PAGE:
Figure 4. (a) Configuration consists of graphene of chirality; (b); (c).    

the SE in comparison to DFT has a speed of factor or more. Due to that acceleration gain, the method is in many aspects good to attain efficiency. If the accuracy is not satisfactory, then one has to use the direct DFT with the cost of much more computing time.

As a further test, we investigate the decrease of the objective function with regard to the B-spline levels. We consider again the three configurations above for. The results of such tests are displayed in Table 1 where the initial line describes the SE with zero pair potential (PP). The next one is the SE with exponential pair potential without B-splines. The following ones are the pair potentials with more and more B-splines as in (12). The error barely drops down after level for all graphene configurations. In fact, the minimal value of the function in (10) is not always zero. As a consequence, one cannot expect an arbitrarily accurate approximation. As a next test, we consider the complex band structures for using the DFT and SE computations whose results are respectively displayed in Figure 5(a), Figure 5(b) for the graphene with chirality. The plots depict band lines which are not shown as continuous curves but as sets of sampling points. The points which are purely real and explicitly complex are depicted in red and green respectively. In order to provide more validation for the efficiency of the proposed method, some comparison of the elastic properties was performed when computed by means of the DFT and SE methods. In Figure 6, we observe the elastic properties corresponding to the two methods. In general, the stress tensor is presented in three directions similar to (9). Nevertheless, we omit the normal components of the stress tensor in this particular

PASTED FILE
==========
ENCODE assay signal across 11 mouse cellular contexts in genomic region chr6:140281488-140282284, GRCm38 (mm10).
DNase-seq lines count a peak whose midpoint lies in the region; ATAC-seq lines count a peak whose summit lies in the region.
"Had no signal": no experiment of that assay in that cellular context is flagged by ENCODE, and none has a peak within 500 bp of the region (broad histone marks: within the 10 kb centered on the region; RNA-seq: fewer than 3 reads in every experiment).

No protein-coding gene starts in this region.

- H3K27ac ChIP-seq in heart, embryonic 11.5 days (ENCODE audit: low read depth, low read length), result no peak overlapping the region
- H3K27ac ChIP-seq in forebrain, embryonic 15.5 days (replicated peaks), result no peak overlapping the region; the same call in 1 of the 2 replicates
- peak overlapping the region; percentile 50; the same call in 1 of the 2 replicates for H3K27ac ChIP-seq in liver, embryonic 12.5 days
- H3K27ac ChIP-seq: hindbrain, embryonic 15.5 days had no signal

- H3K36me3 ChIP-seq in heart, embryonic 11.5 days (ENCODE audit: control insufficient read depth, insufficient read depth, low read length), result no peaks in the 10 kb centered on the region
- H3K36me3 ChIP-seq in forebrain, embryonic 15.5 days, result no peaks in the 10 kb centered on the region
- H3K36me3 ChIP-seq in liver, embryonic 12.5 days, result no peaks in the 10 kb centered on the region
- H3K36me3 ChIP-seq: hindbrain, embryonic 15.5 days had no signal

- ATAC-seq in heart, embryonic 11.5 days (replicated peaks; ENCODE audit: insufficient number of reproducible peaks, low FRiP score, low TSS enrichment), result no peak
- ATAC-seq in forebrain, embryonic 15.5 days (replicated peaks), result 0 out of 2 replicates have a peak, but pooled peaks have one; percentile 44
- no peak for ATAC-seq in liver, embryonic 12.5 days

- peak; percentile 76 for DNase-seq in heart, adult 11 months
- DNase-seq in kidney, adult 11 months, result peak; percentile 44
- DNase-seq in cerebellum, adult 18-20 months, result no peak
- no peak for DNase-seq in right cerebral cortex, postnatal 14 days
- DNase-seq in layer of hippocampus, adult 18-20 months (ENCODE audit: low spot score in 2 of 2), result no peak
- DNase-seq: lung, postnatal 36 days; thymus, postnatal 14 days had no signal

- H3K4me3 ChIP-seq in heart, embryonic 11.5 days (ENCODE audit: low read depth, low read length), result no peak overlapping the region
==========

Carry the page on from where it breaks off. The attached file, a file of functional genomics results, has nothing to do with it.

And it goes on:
Figure 5. Complex band structures. The purely real values are shown differently for: (a) Using DFT; (b) Semiempirical.


Figure 6. Longitudinal and transversal elastic stress components: (a) graphene; (b) graphene.              

Table 1. Errors at each B-spline level.

case of the graphene configurations which are planar. In addition, the stress components and are practically zero for both the DFT and SE computations. As a result, it remains to consider the longitudinal component and the transversal component. That is, we need only to compare between and as well as and. We concentrate only on because the other configurations produce similar results. The cases of graphenes admitting chiralities and are respectively shown in Figure 6(a), Figure 6(b) where one observes the alignments of DFT and SE elasticities. The two results for and are almost similar except that corresponds to. Geometrically, the transversal direction of the chirality corresponds to the longitudinal direction of the chirality.

4. Conclusion

A method was presented to determine the optimal pair potential for the repulsive quantum energy. We concentrated on configurations which are constituted of carbon graphenes. The method was based upon hierarchical B-splines layered on different levels. The principal objective function consists of terms involving not only energies but also forces and elastic stresses. Several computer results validate the reliability of the newly proposed method as compared to outcomes from Density Functional Theory.

Conflicts of Interest

The authors declare no conflicts of interest.